Research, text, object and photos by Irma Foldenyi, cultured pearl, 2020-2021
When cut in half, a cultured pearl reveals it’s internal secrets: layers of years of growth by it’s protective oyster around an artificial core inserted by humans. The oysters lay in farms, the farms lay in sweet and saltwater, organised by farmers, cleaners, oyster health practitioners, hatchery technicians, divers and pearling boat operators to eventually be sold, made and displayed as a strand of opaque pearls. ‘Pant suits, silk shirts and formal skirts’ may very well be the context where these traditional pearl necklaces will be marketed for.
Because of the distance or disconnectedness I feel from perfect, round and flawless pearl jewellery, I made an attempt to research with a direct, hands on approach to see what lays behind the impenetrable, secretive and shiny surface.
With a curious gaze, running through the MRI like pearl slices, tiny maps appeared. These maps visualise the pearl industry: layers of interactions between humans and non-humans became transparent. Through this tiny cross-section, relationships and multi-species interactions between communities such as Chinese nucleus producers, oysters, farmers, jewellers and wearers can be decoded.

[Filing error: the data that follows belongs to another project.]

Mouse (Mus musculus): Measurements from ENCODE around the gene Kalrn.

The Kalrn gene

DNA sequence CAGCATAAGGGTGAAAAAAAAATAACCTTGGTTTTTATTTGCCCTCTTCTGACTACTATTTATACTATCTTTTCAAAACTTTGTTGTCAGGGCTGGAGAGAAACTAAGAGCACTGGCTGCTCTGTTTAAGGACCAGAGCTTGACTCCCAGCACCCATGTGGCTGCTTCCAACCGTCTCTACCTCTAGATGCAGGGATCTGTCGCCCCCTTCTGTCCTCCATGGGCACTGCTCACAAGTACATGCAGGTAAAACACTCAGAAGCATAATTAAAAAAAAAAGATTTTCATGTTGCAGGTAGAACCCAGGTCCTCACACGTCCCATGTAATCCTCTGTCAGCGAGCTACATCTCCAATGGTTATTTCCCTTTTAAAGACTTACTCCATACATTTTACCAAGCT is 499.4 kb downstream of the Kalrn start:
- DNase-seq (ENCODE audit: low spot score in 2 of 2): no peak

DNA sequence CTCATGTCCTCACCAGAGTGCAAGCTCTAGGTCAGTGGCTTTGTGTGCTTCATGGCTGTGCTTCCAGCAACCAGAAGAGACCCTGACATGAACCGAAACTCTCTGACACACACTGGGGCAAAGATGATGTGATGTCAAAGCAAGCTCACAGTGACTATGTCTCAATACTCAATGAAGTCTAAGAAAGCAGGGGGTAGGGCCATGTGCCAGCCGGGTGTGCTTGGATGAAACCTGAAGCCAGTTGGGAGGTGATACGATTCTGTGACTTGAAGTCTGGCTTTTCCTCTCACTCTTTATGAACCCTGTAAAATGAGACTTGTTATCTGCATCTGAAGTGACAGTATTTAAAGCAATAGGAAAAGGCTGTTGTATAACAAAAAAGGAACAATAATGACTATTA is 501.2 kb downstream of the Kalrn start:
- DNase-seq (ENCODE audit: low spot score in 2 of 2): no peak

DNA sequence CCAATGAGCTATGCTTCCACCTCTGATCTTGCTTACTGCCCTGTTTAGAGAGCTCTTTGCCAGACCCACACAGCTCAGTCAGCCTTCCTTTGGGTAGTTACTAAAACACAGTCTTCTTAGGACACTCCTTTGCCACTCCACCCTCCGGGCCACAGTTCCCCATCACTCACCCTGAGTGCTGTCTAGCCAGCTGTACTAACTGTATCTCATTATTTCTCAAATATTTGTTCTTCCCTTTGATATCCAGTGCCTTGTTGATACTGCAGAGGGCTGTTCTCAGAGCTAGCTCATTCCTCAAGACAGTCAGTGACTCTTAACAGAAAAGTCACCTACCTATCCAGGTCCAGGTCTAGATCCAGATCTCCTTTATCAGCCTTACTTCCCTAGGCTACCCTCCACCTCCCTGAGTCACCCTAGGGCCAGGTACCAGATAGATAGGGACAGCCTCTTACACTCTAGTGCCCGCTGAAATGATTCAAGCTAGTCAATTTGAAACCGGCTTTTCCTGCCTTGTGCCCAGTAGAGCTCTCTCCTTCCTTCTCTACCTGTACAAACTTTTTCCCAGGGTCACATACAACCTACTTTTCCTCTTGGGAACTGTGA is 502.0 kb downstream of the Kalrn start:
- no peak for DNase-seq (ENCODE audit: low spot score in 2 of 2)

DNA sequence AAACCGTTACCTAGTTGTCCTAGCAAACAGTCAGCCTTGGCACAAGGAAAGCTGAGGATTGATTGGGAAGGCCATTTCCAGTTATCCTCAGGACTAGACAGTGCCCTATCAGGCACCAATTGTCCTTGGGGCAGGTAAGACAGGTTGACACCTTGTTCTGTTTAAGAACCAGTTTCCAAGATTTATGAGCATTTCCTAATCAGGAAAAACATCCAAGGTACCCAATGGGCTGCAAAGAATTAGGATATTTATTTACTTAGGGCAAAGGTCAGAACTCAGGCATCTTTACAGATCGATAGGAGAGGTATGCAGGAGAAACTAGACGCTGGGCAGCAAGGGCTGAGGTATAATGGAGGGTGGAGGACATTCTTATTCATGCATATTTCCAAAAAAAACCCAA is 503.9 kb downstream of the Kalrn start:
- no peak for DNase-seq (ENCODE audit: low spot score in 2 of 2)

The overview of this interconnectedness opened a new aesthetic choice for re-assembling a pearl jewellery. By making a necklace with pearl slices that display their inherent logics of production, the aesthetics of the pearl necklace updated effortlessly into a vulnerable, strong, feminine and transparent appearance.
If we would turn relations around, and let oysters determine pearl production, would we ever wear pearl necklaces?